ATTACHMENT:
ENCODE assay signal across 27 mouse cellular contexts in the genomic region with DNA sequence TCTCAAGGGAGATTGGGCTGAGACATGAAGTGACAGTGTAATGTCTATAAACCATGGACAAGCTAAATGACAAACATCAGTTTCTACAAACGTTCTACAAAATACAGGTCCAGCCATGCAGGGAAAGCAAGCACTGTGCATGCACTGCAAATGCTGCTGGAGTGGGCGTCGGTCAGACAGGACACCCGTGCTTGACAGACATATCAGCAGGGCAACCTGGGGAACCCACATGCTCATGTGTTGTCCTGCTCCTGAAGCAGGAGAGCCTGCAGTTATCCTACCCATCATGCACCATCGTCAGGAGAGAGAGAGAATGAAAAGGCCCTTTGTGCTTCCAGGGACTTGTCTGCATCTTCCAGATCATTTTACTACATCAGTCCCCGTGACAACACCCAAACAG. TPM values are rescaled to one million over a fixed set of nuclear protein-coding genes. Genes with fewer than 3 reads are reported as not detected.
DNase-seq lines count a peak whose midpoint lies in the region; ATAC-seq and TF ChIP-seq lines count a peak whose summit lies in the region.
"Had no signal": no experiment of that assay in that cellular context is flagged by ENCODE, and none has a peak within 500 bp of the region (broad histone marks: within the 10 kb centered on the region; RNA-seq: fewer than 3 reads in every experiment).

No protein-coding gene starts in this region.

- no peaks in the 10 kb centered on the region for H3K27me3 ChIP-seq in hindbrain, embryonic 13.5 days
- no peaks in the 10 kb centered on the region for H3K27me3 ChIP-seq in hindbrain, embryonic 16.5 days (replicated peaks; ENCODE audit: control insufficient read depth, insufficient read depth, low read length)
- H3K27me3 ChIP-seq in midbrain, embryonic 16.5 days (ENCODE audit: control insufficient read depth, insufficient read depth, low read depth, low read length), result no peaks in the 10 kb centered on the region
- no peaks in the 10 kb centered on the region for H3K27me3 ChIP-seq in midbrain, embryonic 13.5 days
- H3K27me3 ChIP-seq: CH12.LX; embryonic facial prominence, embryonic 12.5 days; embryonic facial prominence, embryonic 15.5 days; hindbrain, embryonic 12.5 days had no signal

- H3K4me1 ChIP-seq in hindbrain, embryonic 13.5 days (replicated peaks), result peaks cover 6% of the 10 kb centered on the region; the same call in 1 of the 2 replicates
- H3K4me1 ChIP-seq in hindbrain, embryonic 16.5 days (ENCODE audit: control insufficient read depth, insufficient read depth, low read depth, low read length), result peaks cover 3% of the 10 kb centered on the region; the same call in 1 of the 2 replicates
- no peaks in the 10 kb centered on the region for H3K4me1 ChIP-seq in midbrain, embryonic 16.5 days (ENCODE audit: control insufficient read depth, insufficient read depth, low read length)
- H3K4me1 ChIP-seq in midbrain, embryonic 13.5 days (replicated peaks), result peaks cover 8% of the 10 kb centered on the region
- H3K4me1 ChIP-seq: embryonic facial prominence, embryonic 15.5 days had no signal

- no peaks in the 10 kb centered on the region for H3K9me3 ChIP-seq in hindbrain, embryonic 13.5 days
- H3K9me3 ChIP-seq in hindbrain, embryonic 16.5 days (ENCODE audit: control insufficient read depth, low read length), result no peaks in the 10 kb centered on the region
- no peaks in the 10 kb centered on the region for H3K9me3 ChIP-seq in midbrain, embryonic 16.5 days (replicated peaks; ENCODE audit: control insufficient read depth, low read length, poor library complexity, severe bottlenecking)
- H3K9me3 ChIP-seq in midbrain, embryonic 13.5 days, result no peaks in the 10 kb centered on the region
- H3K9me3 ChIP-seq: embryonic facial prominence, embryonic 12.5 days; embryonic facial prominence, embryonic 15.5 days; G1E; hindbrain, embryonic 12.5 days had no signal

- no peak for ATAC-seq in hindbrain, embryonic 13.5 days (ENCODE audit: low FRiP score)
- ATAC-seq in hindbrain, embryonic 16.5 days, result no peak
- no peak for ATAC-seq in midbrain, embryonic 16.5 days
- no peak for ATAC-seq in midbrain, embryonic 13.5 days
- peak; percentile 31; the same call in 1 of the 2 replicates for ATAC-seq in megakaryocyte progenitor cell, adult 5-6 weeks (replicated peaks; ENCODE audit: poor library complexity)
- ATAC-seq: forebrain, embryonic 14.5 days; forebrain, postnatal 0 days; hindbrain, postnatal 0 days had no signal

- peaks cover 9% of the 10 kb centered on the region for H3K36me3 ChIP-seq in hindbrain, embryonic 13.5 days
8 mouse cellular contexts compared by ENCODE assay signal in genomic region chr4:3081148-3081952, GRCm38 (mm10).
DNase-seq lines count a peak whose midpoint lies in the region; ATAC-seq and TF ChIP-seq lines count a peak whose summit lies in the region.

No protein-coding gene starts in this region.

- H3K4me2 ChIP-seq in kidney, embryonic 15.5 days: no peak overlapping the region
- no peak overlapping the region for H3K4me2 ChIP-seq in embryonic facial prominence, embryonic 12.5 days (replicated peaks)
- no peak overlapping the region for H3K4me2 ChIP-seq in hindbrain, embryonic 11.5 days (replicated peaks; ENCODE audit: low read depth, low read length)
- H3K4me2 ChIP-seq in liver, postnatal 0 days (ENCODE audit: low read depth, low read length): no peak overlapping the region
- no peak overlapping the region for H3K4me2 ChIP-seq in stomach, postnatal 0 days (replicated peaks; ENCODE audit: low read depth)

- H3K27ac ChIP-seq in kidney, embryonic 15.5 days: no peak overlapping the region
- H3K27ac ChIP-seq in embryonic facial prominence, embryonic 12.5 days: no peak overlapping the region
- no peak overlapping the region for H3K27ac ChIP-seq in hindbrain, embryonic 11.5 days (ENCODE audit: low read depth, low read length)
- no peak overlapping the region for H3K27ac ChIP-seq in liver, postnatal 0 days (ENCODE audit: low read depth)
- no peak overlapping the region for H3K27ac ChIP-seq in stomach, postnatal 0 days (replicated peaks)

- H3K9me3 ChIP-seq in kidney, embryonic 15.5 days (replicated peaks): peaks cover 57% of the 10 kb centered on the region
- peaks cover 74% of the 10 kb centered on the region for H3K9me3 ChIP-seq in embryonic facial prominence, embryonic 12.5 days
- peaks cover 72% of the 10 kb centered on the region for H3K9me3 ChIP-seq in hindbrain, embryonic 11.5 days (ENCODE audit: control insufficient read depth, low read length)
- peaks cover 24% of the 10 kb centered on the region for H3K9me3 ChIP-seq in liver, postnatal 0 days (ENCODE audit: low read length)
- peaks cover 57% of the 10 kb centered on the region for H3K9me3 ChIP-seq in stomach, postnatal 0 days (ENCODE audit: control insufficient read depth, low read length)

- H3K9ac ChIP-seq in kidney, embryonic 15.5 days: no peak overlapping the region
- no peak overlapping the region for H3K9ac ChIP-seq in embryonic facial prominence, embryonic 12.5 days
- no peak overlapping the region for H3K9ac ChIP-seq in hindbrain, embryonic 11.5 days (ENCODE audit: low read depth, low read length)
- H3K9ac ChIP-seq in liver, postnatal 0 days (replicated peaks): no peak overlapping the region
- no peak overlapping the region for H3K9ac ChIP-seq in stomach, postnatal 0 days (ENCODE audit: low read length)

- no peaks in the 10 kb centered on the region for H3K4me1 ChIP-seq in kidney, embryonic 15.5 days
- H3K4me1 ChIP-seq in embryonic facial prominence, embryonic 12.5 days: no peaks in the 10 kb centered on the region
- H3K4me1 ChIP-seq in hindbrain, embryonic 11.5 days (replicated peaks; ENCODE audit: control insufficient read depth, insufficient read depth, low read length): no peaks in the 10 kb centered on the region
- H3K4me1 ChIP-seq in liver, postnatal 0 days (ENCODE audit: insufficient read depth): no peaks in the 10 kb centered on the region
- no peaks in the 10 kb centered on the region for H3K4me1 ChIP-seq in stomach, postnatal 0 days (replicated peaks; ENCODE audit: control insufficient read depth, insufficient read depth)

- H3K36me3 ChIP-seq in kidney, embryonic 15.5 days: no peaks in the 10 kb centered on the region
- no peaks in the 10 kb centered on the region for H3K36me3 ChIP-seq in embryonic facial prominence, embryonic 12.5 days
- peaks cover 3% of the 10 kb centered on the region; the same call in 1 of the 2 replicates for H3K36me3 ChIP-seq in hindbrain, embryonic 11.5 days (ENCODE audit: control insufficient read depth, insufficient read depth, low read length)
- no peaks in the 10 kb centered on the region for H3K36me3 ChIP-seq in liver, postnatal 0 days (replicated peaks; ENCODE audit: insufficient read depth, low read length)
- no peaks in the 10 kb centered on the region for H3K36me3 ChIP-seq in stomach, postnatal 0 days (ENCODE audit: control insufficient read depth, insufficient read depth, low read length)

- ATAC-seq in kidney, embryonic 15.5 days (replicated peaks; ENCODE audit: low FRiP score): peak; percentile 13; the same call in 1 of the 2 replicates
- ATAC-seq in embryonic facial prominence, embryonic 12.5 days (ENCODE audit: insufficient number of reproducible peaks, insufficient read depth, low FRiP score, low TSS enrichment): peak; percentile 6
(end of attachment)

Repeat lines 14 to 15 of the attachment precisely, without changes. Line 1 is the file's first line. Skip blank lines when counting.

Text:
- H3K4me1 ChIP-seq: embryonic facial prominence, embryonic 15.5 days had no signal

- no peaks in the 10 kb centered on the region for H3K9me3 ChIP-seq in hindbrain, embryonic 13.5 days